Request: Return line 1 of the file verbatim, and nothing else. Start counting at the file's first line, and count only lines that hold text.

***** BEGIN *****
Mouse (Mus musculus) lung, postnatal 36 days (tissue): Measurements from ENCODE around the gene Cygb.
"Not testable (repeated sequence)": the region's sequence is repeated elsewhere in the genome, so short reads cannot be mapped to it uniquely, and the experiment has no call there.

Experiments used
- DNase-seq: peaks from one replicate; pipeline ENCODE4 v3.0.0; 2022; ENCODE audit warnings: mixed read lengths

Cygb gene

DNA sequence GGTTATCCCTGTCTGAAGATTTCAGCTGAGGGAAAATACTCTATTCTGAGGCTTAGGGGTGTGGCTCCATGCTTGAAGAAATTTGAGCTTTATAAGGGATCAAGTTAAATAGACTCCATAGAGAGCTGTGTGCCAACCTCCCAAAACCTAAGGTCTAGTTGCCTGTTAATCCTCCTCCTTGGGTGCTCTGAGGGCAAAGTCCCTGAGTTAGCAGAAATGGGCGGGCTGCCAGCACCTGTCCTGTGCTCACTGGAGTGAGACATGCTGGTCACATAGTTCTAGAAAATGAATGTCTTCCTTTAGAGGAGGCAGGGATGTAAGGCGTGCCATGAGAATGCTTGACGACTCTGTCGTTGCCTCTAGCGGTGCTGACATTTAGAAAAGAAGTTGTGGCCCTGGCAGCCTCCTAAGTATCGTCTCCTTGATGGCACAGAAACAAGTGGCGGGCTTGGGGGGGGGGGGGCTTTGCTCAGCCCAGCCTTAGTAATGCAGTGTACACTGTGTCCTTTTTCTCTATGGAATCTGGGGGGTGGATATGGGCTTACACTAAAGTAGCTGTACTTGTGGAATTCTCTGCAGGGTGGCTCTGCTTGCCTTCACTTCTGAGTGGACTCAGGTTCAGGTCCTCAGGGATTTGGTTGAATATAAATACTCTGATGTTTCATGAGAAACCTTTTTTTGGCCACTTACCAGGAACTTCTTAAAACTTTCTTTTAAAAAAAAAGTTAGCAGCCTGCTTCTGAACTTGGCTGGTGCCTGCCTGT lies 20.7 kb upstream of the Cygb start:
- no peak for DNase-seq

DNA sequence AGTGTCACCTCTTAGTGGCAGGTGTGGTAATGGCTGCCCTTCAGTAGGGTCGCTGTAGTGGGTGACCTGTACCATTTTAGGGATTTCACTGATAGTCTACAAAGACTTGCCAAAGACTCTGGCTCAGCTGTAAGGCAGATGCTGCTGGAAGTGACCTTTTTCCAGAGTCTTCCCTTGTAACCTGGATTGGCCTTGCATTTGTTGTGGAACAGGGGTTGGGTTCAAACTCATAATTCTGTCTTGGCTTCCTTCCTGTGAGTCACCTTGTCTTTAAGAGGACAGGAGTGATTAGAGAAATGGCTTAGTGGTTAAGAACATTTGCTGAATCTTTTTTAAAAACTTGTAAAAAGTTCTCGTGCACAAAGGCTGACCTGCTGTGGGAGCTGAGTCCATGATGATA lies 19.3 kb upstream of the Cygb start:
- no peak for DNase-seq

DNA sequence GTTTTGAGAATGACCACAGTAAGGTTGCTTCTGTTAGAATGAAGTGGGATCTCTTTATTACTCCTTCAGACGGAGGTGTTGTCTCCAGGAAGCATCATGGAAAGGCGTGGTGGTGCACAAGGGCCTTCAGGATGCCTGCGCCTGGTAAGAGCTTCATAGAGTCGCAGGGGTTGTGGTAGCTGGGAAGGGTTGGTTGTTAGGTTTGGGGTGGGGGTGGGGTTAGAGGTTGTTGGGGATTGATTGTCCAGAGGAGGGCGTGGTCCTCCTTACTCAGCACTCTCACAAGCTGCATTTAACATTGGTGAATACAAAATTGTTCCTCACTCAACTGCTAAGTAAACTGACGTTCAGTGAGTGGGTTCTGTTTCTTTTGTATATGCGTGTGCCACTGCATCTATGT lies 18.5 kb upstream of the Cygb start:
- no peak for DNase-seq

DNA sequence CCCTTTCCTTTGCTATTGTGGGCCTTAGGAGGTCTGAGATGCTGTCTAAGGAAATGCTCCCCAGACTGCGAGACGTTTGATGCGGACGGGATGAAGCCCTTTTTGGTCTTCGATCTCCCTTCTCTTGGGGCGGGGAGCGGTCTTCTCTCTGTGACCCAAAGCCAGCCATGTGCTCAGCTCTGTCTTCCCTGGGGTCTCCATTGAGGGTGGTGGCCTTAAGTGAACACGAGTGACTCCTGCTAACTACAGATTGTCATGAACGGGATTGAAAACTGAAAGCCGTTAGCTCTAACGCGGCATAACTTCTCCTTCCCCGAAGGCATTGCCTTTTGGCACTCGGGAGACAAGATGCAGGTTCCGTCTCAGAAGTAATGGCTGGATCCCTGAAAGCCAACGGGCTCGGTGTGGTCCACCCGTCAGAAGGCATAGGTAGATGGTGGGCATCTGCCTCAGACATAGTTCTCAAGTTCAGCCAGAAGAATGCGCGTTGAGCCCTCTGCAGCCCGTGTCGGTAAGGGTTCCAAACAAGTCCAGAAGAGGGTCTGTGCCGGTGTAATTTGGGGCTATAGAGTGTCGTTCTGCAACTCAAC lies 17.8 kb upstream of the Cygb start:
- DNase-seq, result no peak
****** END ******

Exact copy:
Mouse (Mus musculus) lung, postnatal 36 days (tissue): Measurements from ENCODE around the gene Cygb.